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Public Library of Science

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The nature of services for psychiatric disorders in public health systems has been understudied, particularly with regard to frequency, duration, and costs. The current study examines patterns of service reception and costs among Medicaid-covered youth newly diagnosed with anxiety, depression, or behavioral disturbance in a large data set of provider billing claims submitted between 2015–2016. Eligibility criteria included: 1) identification of an initial diagnosis of a single anxiety, unipolar mood, or specific behavioral disorder; 2) continuous Medicaid eligibility over the duration of the time period studied; and 3) under 18 years of age on the date of initial psychiatric diagnosis. The final cohort included 7,627 cases with a mean age of 10.65 (±4.36), of which 58.04% were male, 57.09% were Black, 38.97% were White, and 3.95% were of other ethnicities. Data indicated that 65.94% of the cohort received at least some follow-up services within a median 18 days of diagnosis. Of those, 54.27% received a combination of medical and psychosocial services, 32.01% received medical services only, and 13.72% received psychosocial services only. Overall median costs for direct treatment were $576.69, with wide discrepancies between the lowest (anxiety = $308.41) and highest (behavioral disturbance = $653.59) diagnostic categories. Across all categories the frequency and duration of psychosocial services were much lower than would be expected in comparison to data from a well-known effectiveness trial. Overall, follow-up to psychiatric diagnosis could be characterized as highly variable, underutilized, and emphasizing biomedical treatment. Understanding more about these patterns may facilitate systematic improvements and greater cost efficiency in the future.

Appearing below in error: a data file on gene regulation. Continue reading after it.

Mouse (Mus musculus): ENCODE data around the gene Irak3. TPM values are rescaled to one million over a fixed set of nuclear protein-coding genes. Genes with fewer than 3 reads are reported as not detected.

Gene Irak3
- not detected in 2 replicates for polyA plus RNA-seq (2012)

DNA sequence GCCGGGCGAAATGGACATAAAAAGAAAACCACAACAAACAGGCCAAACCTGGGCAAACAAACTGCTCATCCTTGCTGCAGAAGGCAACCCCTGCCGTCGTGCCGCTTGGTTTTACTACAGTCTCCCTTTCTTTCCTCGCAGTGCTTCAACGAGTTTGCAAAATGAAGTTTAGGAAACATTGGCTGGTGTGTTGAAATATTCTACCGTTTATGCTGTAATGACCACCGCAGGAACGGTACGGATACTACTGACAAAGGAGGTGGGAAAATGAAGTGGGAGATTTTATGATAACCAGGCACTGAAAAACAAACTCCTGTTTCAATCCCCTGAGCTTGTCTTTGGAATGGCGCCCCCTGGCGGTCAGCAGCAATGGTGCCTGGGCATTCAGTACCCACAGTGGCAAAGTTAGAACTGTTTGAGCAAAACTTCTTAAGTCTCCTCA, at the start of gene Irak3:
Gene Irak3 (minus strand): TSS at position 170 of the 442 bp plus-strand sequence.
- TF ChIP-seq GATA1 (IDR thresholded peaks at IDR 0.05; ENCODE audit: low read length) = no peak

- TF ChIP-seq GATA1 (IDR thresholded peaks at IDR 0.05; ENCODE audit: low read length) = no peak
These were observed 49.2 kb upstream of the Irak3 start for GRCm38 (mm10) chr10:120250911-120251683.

Health Services Research | Psychiatric and Mental Health

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Creative Commons Attribution 4.0 License
This work is licensed under a Creative Commons Attribution 4.0 License.

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